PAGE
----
Camino de Madrid a Santiago de Compostela. A modern route designed by the Amigos de los Caminos de Santiago de Madrid to enable pilgrims from Madrid and central Spain to journey to the Camino francés under their own steam.
The route. The route goes north-westwards from Madrid to Sahagún virtually in a straight line over the Sierra de Guadarrama, through Segovia and Coca, crosses the river Duero and finally the Tierra de Campos through Medina de Rioseco to Sahagún.
Length. The route is 321 km long and takes about 2 weeks to walk (excluding rest days).
Waymarking. The route is excellently waymarked throughout with yellow arrows.
Terrain. The route is almost exclusively on footpaths and along Cañadas (historic drove roads) and only rarely on tarmac roads. For the first 100 km, the way climbs the foothills of the Sierra de Guadarrama – high granite moorland. Crossing the Sierra entails a stiff climb of 650m in 8 km to the Puerto de Fuenfria followed by a gradual descent to Segovia, almost all in endless pine forest. Beyond Segovia the terrain is virtually flat. The way follows the valleys of the rivers Eresma and Voltoya to the river Duero, an area of low sandhills and vast tracts of pine forests interspersed with equally vast open spaces, some cultivated, some grazed. Beyond the Duero to Sahagún is the Tierra de Campos – the Gothic Fields – archetypal meseta with extensive cereal cultivation dissected by steep-sided ravines surrounding villages spectacularly sited on spurs.
Weather. Mountain weather from Madrid to Segovia ; elsewhere, weather similar to that between Burgos and Astorga on the Camino francés – extremely hot in the three summer months especially July and August and nine months of bitter cold. Rain in spring and autumn. Snow on the Sierra de Guaderrama until May.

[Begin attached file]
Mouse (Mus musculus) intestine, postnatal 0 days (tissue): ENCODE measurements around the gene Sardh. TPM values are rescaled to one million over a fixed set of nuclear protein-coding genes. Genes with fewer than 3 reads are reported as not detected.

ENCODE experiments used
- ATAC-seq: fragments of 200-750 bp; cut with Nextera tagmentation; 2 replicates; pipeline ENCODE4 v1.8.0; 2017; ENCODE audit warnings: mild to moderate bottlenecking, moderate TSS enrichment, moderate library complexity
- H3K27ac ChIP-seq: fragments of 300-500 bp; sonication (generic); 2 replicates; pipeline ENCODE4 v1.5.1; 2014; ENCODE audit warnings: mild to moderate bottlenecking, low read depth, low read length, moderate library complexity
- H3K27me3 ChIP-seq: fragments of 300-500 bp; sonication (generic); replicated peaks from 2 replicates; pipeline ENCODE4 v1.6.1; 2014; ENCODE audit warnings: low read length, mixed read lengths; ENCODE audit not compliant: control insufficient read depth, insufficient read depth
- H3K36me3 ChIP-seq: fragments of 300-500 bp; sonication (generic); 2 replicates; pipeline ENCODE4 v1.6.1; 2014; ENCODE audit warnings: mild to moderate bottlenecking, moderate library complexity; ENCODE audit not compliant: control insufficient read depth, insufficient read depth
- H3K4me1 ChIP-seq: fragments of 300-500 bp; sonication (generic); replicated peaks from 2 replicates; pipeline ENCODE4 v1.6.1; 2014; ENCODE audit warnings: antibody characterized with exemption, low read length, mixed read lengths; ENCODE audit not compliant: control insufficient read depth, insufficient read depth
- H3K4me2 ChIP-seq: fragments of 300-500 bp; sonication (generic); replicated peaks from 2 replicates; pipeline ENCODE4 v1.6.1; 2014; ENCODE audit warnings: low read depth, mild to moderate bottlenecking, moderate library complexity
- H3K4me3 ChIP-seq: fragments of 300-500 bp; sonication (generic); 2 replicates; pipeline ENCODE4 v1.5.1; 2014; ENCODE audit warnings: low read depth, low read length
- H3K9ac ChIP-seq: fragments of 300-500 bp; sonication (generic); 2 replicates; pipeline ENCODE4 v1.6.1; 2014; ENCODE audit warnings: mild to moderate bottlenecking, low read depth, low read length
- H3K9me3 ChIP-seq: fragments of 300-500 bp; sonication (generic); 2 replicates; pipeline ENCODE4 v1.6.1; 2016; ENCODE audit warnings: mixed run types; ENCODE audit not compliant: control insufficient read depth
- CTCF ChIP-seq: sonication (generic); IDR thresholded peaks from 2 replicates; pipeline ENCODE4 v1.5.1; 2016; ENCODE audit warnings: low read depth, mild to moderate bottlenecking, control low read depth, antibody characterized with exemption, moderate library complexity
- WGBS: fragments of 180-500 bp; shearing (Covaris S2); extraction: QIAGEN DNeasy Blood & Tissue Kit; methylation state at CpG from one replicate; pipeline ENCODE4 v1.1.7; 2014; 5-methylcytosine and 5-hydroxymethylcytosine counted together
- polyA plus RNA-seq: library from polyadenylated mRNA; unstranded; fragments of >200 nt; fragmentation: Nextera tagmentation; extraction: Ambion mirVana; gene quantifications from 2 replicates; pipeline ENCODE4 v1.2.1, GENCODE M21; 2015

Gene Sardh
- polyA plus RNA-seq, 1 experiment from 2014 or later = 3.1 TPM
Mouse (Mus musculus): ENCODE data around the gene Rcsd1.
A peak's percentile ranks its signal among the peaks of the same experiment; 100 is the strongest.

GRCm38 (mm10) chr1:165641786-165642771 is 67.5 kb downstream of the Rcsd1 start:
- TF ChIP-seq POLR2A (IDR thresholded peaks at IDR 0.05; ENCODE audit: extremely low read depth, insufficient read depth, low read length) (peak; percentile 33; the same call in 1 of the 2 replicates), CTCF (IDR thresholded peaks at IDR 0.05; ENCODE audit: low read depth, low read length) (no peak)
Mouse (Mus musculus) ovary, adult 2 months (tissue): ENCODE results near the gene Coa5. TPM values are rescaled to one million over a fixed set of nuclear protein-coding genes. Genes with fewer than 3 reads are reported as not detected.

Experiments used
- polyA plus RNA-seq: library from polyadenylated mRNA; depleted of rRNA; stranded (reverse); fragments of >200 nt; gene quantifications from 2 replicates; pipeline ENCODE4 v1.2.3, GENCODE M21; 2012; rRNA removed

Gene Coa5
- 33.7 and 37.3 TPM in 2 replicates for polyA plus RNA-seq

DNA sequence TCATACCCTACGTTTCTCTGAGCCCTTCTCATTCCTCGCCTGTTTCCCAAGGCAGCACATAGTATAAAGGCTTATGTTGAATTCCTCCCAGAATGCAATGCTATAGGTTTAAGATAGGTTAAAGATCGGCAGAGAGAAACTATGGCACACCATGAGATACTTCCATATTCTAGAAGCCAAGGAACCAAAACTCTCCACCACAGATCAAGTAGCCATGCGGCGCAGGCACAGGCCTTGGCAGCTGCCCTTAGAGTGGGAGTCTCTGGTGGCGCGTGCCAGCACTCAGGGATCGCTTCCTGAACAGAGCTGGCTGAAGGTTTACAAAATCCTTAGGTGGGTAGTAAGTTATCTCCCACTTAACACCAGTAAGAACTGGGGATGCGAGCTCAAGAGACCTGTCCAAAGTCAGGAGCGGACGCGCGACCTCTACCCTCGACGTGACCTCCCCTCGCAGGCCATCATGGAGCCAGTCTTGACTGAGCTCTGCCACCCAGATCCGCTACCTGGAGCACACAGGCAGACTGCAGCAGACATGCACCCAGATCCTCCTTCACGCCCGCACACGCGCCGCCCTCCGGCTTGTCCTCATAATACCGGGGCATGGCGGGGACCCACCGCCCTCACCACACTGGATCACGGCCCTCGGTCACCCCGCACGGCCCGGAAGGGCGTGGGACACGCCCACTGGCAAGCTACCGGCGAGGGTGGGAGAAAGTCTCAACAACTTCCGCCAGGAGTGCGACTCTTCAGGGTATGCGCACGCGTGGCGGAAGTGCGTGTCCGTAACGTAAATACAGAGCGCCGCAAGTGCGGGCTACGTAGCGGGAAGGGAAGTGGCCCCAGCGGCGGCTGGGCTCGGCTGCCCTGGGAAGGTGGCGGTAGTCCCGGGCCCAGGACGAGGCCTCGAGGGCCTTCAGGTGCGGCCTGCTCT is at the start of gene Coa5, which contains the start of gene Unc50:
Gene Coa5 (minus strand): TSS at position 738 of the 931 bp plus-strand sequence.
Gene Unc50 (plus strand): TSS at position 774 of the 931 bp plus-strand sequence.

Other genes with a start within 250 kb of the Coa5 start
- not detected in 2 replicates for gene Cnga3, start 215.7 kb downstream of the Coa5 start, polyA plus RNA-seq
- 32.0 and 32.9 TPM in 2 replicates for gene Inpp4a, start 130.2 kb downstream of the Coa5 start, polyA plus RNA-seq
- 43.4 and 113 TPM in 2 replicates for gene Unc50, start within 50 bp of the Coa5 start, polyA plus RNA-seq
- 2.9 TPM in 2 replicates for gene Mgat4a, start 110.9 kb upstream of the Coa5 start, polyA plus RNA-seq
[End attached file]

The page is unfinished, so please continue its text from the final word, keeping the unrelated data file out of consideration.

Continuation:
When to go. The route is walkable all the year, but July to early September is extremely hot and long stretches of the route have absolutely no shade. Winter is severe with short days. Spring (long daylight hours) and autumn are best, but may be wet. Avoid the Sierra de Guadarrama in snow or bad weather: there are no farms, villages or facilities. You can take a train from Cercedilla to Segovia instead. Few pressures from tourism except perhaps in Madrid.
What to see. Madrid: modern cosmopolitan city with famed art museums. Manzanares el Real: delightful lakeside town with monumental castle of the Mendozas. Segovia: World Heritage City with Gothic cathedral, spectacular alcázar perched on a crag above the rivers Clamores and Eresma, about a dozen Iglesias Porticadas, Romanesque churches with external galleries, the prototype of a style found all over Segovia and Soria provinces. Coca: spectacular Gothic-Mudéjar red brick castle, a fantastic creation of crenellated towers and turrets. Simancas: important defensive site along the line of the Duero with a castle, originally Moorish then Christian and designated by Felipe II as the ‘General Archive of the Kingdom’ ; Valladolid: (13 km east of Simancas) a major Spanish town with fine Plateresque churches and convents. Wamba: tiny picturesque village named after the Visigothic King Wamba allegedly elected king here with superb Mozarabic-Romanesque church. Medina de Rioseco: main town of the Tierra de Campos with an economy founded on sheep and cereals and 3 fine churches, one, the Santiago church, with a spectacular Baroque Rococo Retablo Mayor of the Life of Santiago, one of the most complete series in Spain. Grajal de Campos: imposing military fortress.